Most of our citizens support the broad aims of the Union, but they do not always see the connection between those goals and the everyday actions of the Union's institutions. We all know that Europe has changed and is changing. With the 10 new countries that joined last year, it now has 25 member states. Bulgaria and Romania are on track to become members. I hope
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that Croatia and Turkey will be there in the not too distant future. The enlarged Europe needs to be more effective and democratic, so we need a simple and transparent constitutional treaty, which is what the document that we shall consider was supposed to be.

An effective European Union is in Britain's interests. It is in our national interest to be a member of that Union because we have so many aims in common with other countries. However, we need a new treaty that spells out in black and white the powers of the various parties in the Union. It should state explicitly that the EU has only the powers that member states choose to grant it. It should clarify what the EU institutions can and cannot do.

The constitution is unacceptable, but that does not mean that I have become—in the words of the Minister for Europe—anti-European, that I do not want the European Union to succeed, or that I want us to be relegated to the position of Norway and Switzerland, with an expensive, subservient and passive relationship with the European Union. That is not an option for the British people. We need a tidying-up and simplifying treaty—but that is not what we have.

I can happily say that the leaders of Europe should face rejection in the forthcoming referendum, and the referendums in France and the Netherlands, and that they should go back and reconsider the constitutional treaty. I would support a treaty that made the EU more open and accountable. I pay tribute to my right hon. Friend the Member for Wells (David Heathcoat-Amory) and the hon. Member for Birmingham, Edgbaston (Ms Stuart) for their work on the Convention and their subsequent comments in the House and elsewhere. Neither of them favours the document and, despite their efforts, we have not got the treaty that we need. As we move towards a referendum on ratifying it, we should be clear that conveying a message to the leaders of Europe that the document is unacceptable in no way means that we are anti-European or that we do not want the European Union to succeed. I stress that we want it to succeed, and I certainly want it to succeed.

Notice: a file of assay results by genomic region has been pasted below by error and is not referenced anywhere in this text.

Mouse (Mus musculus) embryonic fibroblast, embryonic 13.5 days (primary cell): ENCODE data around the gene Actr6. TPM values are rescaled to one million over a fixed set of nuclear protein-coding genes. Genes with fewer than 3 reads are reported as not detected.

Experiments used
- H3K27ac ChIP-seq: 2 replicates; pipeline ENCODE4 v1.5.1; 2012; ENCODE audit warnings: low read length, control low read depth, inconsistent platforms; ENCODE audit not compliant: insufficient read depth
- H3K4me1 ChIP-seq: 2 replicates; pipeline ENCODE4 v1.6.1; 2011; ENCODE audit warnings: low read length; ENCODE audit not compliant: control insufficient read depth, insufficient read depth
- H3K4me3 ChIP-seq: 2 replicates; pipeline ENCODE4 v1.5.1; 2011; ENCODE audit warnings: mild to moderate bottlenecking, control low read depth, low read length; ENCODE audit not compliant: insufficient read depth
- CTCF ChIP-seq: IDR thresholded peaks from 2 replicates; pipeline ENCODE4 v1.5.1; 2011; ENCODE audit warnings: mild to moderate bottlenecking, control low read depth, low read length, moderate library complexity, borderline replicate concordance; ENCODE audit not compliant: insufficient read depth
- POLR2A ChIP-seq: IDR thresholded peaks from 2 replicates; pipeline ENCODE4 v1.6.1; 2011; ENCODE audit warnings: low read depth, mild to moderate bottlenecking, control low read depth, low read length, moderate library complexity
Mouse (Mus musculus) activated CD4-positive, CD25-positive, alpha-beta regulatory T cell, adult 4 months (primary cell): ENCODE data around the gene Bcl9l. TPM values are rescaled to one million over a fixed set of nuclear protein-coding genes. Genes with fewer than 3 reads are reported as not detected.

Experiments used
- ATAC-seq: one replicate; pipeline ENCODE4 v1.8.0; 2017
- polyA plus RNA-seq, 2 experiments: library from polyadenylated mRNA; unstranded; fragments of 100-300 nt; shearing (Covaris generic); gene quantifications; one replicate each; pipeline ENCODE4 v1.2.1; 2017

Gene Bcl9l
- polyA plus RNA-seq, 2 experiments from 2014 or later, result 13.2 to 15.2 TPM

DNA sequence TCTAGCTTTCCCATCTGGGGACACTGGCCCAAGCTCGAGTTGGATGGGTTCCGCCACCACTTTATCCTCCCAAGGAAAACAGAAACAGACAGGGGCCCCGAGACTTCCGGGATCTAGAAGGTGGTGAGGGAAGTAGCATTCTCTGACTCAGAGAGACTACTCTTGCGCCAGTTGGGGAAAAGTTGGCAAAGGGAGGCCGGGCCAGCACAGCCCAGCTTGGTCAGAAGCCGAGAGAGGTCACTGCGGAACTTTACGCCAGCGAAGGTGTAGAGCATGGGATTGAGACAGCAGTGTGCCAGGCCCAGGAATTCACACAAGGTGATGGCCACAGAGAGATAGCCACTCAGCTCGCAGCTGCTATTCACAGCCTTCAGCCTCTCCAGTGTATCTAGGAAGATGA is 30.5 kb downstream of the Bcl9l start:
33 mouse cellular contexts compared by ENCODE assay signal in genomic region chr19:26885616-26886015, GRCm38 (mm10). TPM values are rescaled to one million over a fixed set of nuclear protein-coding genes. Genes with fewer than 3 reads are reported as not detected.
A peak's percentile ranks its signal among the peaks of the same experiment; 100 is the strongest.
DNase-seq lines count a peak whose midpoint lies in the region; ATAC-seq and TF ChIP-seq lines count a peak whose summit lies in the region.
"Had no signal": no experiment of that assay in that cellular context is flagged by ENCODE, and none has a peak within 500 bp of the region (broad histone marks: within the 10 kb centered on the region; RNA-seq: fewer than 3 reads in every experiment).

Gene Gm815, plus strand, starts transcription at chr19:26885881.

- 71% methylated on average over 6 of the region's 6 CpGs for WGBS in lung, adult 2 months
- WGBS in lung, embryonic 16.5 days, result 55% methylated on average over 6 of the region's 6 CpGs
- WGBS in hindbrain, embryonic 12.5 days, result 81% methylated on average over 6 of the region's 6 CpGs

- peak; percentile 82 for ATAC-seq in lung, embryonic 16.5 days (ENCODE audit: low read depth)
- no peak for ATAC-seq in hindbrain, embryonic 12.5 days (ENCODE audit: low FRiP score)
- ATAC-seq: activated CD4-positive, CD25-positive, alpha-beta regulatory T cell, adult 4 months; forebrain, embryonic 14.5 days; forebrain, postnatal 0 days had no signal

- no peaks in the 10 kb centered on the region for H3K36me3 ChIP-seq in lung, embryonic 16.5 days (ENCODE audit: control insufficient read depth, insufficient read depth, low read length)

There is a danger of overreacting to the undoubted success of the UK Independence party in last year's European elections and its participation in the no campaign, but we have to make it clear in opposing this constitutional treaty that withdrawal is not an option, and that rejection of the treaty does not imply any such action.

The anti-Europeans often tout the examples of Norway or Switzerland as attractive alternatives. We must make it clear in the debate on the constitution that those alternatives are not acceptable to the British people. We must reject such a fantasy. To gain full access to the single market, Norway has to implement all the EU regulations that we have to implement, but with no say in the way in which those regulations are set. In fact, the Norwegians often refer to their country as a "fax" democracy because the laws by which they live arrive from Brussels on a fax machine. Switzerland is bound by the same laws, as are Iceland and Lichtenstein.

Recent figures from the European Commission, however, show that Norway has a better record of implementing EU regulations than we do. Indeed, it has
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a better record than 14 other member states of the Union. It has failed to implement only 0.7 per cent. of those EU regulations. The UK's failure rate is about 1.5 per cent. When it comes to gaining access to the single market—the most important aspect of the European Union—Norway must comply with the rules and regulations laid down in Brussels. So the option suggested by the UK Independence party for this country, whereby we would step back and adopt the same status as Norway or Switzerland, is totally unacceptable.

Do not let us forget also that both Norway and Switzerland must contribute to the EU budget. There is a myth about that as well. The Norwegians are committed to paying some €1.1 billion over the next five years. Last year, Switzerland agreed to pay €650 million over the same period. So that, too, is not an option.

I hope that it will become clear, as we approach the referendum that we are likely to get next year, that what the British people need and want, and what the peoples of Europe want, is a simplifying, tidying-up treaty—a short document that merely lays down the competences and makes the institutions and processes of the European Union both transparent and accountable. The constitution that the Government have negotiated, which will come before us and the British people, does not do that. It should be rejected by the people in a referendum. We should renegotiate it to bring about something much more in line with the Laeken declaration.

4.23 pm